Growing up in Earthsea


Growing up in Earthsea

[Published in Children’s Literature in education, 16, No 1; Whole Number 56, Spring 1985.  My surname was then ‘Jenkins’]

Two of the most important strands in Ursula Le Guin’s ideology are the Jungian concept of universal archetypes and the Taoist idea of balance or equilibrium between complementary forces throughout creation. These are interwoven in complex and subtle ways that condition both the structures and themes of her fiction. The Earthsea Trilogy in particular embodies her peculiar vision or awareness of the processes of human maturation in terms derived from these two systems of thought.

The Earthsea Trilogy is High Fantasy; that is, the actions depicted in the stories take place in a secondary world of the author’s invention, and involve an irreducible element of the “impossible” or “unreal.” Causality in Earthsea is magical causality, and the most powerful and important members of that society, in the absence of an heir to the throne, are those who wield the Art Magic. Le Guin asserts the importance of the Equilibrium at an early stage in the trilogy; she is concerned with re‑emphasising it in the closing stages:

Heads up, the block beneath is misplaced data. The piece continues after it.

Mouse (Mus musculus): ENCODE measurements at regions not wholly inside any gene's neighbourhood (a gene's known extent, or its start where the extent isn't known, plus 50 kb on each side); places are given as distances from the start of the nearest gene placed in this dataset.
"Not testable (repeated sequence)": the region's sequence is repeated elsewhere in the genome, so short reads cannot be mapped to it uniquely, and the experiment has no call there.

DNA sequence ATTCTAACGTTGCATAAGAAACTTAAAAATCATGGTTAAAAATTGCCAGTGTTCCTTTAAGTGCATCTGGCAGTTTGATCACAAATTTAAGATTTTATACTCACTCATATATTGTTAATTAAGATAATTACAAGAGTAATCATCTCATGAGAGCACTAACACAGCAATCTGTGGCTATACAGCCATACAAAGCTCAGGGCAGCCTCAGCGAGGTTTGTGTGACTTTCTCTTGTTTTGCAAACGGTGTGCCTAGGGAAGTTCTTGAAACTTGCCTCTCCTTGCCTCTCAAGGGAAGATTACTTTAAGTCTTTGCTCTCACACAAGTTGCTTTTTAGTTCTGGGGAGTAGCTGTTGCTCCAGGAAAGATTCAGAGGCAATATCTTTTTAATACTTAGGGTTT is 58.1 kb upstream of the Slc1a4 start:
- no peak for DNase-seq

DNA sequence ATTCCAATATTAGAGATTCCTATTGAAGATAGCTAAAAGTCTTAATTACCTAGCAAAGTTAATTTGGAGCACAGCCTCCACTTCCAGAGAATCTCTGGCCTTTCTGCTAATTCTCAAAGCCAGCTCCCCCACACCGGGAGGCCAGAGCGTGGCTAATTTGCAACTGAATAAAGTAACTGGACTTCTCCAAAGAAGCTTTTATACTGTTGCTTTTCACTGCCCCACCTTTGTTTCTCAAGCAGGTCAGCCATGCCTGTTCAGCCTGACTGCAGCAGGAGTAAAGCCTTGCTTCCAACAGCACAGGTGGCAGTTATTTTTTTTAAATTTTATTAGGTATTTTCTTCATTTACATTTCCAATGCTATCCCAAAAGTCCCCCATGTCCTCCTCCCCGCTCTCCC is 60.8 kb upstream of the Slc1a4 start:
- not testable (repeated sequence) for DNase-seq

The world is in balance, in Equilibrium. A wizard’s power of Changing and of Summoning can shake the balance of the world. It is dangerous, that power. It is most perilous. It must follow knowledge and serve need. (Wizard)

 The word must be heard in silence. There must be darkness to see the stars. The dance is always danced above the hollow place, above the terrible abyss. (Shore)